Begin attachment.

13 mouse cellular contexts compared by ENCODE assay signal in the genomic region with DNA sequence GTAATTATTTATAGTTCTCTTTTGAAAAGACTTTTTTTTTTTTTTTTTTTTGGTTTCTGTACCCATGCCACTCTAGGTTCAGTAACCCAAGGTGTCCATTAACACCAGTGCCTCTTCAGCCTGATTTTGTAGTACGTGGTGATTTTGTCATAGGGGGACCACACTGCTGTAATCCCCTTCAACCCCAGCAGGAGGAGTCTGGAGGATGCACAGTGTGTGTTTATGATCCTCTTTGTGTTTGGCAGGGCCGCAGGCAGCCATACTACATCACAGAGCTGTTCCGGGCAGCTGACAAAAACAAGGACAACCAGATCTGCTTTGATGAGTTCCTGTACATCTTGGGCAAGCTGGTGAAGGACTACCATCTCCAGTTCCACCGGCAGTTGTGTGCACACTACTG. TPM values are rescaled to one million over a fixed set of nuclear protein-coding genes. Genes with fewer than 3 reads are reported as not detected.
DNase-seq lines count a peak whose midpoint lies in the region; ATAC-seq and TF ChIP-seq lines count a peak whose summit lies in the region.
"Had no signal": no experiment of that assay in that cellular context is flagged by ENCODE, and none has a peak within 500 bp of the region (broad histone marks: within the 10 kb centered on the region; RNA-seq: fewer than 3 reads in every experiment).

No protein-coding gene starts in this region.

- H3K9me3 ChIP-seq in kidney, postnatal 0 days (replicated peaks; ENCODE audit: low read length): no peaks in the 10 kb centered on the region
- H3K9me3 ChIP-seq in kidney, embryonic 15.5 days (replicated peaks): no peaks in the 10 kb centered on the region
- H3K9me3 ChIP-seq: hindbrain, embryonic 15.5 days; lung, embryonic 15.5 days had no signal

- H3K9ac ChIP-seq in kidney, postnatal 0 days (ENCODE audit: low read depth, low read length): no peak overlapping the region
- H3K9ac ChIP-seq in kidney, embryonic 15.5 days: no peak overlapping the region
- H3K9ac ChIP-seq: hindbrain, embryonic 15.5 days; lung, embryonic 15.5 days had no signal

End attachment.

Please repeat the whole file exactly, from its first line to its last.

13 mouse cellular contexts compared by ENCODE assay signal in the genomic region with DNA sequence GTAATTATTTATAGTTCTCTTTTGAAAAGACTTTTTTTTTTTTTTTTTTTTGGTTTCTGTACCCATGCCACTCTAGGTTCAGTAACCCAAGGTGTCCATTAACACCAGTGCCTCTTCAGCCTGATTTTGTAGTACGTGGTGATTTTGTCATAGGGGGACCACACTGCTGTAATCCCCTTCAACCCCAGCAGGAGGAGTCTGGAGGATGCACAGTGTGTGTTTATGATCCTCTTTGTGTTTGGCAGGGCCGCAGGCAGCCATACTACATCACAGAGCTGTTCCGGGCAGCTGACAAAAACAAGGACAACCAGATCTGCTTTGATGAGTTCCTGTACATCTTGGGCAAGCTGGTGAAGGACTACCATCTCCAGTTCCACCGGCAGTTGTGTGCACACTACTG. TPM values are rescaled to one million over a fixed set of nuclear protein-coding genes. Genes with fewer than 3 reads are reported as not detected.
DNase-seq lines count a peak whose midpoint lies in the region; ATAC-seq and TF ChIP-seq lines count a peak whose summit lies in the region.
"Had no signal": no experiment of that assay in that cellular context is flagged by ENCODE, and none has a peak within 500 bp of the region (broad histone marks: within the 10 kb centered on the region; RNA-seq: fewer than 3 reads in every experiment).

No protein-coding gene starts in this region.

- H3K9me3 ChIP-seq in kidney, postnatal 0 days (replicated peaks; ENCODE audit: low read length): no peaks in the 10 kb centered on the region
- H3K9me3 ChIP-seq in kidney, embryonic 15.5 days (replicated peaks): no peaks in the 10 kb centered on the region
- H3K9me3 ChIP-seq: hindbrain, embryonic 15.5 days; lung, embryonic 15.5 days had no signal

- H3K9ac ChIP-seq in kidney, postnatal 0 days (ENCODE audit: low read depth, low read length): no peak overlapping the region
- H3K9ac ChIP-seq in kidney, embryonic 15.5 days: no peak overlapping the region
- H3K9ac ChIP-seq: hindbrain, embryonic 15.5 days; lung, embryonic 15.5 days had no signal